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Digital yuan to spread its wings

By Zhang Tianyuan | HK EDITION | Updated: 2022-11-11 14:11
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This undated photo captures a sign promoting e-CNY payment at a department store in Shanghai. [PHOTO BY LIU XIN/FOR CHINA DAILY]

Turning point

On the other hand, the gravitational pull of the US dollar is palpable under the sheer influence of global economics and trade relations as the greenback, pegged to the currencies of more than 65 economies, is the most traded currency worldwide. However, its recent relentless strengthening, along with the US barring financial transactions with Russia's central bank, has sent monetary ripples across the globe.

To hedge the risks of geographic tensions and economic recession, more countries are thinking of diversifying their foreign currency reserves, offering tremendous opportunities for renminbi internationalization, that is, the digital yuan's cross-border transactions.

In a recent research paper posted on the website of the Carnegie Endowment of International Peace - a nonprofit international affairs think tank - Robert Greene, a US scholar focusing on Chinese financial-sector trends, noted that many Southeast Asian countries, including Singapore, Malaysia, Indonesia and Thailand, are stepping up efforts to reduce usage of the US dollar.

The PBOC signed a memorandum of understanding with Laos' central bank in September to set up renminbi clearing arrangements to promote investment and cross-border trade using the Chinese currency.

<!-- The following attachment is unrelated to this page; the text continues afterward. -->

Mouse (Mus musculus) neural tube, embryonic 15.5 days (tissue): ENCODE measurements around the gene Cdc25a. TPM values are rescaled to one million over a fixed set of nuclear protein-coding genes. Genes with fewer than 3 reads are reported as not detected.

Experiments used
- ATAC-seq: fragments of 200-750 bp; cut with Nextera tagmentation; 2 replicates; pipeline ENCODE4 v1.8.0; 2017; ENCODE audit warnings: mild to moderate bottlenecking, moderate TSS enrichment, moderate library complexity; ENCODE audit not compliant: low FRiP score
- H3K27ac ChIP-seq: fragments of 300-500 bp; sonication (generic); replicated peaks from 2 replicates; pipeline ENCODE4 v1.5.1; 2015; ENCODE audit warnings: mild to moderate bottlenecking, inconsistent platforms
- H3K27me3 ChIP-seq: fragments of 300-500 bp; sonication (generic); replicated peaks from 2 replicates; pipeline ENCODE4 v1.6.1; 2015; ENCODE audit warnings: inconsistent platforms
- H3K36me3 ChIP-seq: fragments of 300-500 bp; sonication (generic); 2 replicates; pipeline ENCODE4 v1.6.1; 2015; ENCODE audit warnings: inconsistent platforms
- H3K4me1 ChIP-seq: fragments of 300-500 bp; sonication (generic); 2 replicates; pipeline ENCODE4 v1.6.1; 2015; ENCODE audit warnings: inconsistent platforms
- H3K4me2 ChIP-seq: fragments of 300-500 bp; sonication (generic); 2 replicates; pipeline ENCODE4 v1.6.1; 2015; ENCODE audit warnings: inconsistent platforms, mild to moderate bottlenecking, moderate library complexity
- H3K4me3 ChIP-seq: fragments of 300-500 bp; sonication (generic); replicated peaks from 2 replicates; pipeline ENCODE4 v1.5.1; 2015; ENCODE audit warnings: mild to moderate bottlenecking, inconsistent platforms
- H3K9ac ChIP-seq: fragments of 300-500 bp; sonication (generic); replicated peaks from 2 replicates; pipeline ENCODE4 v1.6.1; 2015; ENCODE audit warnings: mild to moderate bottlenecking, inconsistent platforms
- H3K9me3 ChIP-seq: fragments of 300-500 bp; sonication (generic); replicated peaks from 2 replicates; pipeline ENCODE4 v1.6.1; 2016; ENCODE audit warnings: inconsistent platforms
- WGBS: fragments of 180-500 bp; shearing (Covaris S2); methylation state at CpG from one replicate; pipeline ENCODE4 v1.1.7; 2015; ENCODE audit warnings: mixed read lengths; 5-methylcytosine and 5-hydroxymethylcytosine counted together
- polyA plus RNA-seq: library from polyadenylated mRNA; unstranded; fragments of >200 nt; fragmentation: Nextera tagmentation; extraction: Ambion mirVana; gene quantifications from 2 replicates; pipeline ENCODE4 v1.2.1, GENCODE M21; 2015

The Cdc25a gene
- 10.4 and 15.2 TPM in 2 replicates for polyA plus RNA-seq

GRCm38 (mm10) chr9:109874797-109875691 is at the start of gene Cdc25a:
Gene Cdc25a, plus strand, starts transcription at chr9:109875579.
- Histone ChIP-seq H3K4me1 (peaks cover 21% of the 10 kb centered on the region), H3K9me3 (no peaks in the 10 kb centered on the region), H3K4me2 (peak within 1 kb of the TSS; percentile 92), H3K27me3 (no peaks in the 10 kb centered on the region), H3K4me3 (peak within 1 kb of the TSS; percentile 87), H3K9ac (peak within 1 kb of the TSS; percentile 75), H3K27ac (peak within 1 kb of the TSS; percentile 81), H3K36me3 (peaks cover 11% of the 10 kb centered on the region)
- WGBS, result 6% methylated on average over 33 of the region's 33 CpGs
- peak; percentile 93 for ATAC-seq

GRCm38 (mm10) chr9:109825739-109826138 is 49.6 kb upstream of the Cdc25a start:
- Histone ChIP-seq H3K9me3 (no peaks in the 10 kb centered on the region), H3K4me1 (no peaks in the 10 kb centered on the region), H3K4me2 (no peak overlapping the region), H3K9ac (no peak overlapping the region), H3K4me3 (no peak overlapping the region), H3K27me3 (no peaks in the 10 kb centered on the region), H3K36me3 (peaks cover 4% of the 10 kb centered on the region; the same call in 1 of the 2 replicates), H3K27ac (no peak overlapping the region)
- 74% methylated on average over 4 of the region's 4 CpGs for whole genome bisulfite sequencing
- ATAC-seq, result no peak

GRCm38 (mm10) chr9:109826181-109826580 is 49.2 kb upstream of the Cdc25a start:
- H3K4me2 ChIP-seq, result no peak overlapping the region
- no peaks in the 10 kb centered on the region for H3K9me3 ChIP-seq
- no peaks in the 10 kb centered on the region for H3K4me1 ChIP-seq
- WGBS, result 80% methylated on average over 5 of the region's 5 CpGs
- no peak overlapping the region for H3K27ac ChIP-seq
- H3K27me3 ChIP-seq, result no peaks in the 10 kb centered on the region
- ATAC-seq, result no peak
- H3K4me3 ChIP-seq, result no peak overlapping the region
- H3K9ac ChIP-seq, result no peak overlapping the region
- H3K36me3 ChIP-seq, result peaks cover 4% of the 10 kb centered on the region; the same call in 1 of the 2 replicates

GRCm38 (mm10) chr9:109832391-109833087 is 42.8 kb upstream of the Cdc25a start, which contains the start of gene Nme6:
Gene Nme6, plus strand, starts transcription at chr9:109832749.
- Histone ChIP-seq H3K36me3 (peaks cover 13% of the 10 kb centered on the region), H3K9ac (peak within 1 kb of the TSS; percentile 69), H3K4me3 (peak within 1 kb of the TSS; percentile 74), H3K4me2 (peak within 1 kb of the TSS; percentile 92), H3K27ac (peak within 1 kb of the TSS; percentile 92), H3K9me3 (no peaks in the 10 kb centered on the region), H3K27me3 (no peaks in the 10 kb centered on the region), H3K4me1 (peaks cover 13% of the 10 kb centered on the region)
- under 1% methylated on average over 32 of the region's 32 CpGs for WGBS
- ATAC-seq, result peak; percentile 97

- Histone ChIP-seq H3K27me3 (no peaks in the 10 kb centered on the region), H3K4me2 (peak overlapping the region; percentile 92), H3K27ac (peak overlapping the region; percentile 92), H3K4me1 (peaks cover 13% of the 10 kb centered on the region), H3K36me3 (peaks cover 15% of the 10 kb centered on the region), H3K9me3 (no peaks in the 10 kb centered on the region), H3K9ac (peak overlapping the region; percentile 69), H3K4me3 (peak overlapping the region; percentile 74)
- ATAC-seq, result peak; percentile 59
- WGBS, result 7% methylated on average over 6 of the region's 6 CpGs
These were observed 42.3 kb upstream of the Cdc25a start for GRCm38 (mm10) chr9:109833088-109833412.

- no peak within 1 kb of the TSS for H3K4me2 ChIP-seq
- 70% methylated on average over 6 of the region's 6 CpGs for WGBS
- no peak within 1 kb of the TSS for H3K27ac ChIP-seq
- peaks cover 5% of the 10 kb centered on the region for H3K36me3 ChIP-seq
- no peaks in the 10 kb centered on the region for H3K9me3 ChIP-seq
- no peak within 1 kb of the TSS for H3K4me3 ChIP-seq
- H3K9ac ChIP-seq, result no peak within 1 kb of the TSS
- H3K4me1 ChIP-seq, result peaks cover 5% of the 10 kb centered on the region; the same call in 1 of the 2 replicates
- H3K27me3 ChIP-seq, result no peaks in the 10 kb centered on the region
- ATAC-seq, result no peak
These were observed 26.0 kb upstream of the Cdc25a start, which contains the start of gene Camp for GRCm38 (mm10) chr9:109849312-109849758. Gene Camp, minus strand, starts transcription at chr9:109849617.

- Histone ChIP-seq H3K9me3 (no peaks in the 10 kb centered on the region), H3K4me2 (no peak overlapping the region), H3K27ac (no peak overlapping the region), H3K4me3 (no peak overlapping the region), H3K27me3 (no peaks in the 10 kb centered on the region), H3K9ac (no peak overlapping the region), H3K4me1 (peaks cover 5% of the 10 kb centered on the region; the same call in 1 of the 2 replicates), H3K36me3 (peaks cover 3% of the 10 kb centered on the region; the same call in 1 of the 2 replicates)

Harvey Chan, business development director at Hong Kong-based e-payment solutions provider Payment Asia, said he believes the inherited advantages of e-CNY endowed with financial technology, which allows faster and more efficient cross-border settlements, as well as lower exchange-rate costs, can inject new blood into renminbi internationalization.

In his view, economic prowess influences the decision of China's trading partners to use the digital yuan, with enormous cost savings for foreign enterprises in doing business with the country. For instance, using electronic currency in trade between Singapore and China could lead to estimated savings of between S$16 billion ($11.4 billion) and S$24 billion, global consultancy firm Oliver Wyman said. This represents 3 to 5 percent of the Lion City's GDP "due to fee savings from lower transaction costs and liquidity savings to the real-time treasury, and incremental volumes from lower fees or more liquidity".

As the world's largest exporter and a manufacturing powerhouse, China trade surplus continued to widen to $85.15 billion in October despite market uncertainties, compared with $79.39 billion in August, according to China Customs data.

Hong Kong was the mainland's second-largest export market, taking up 10.4 percent, or $351.1 billion, of mainland's total exports last year.

Given the favorable external and internal conditions, Hong Kong is likely to become a vibrant center for using the digital yuan in international trade, with its competitive advantages as the world's largest offshore renminbi center and the principle of "one country, two systems" - the cornerstone of the city's capital system.

Hong Kong enjoys free trade and capitalism different from that of the mainland. On the opening day of 2022 Hong Kong Fintech Week, which was held from Oct 31 to Nov 4, the city announced a new regulation for easing restrictions on digital assets, in stark contrast to the mainland's approach to cryptocurrencies.

Current renminbi deposits in Hong Kong exceed 800 billion yuan. According to the Society for Worldwide Interbank Financial Telecommunications, more than 70 percent of global offshore renminbi payments are processed in Hong Kong. The PBOC upgraded a currency swap facility with the SAR in July to a permanent agreement.

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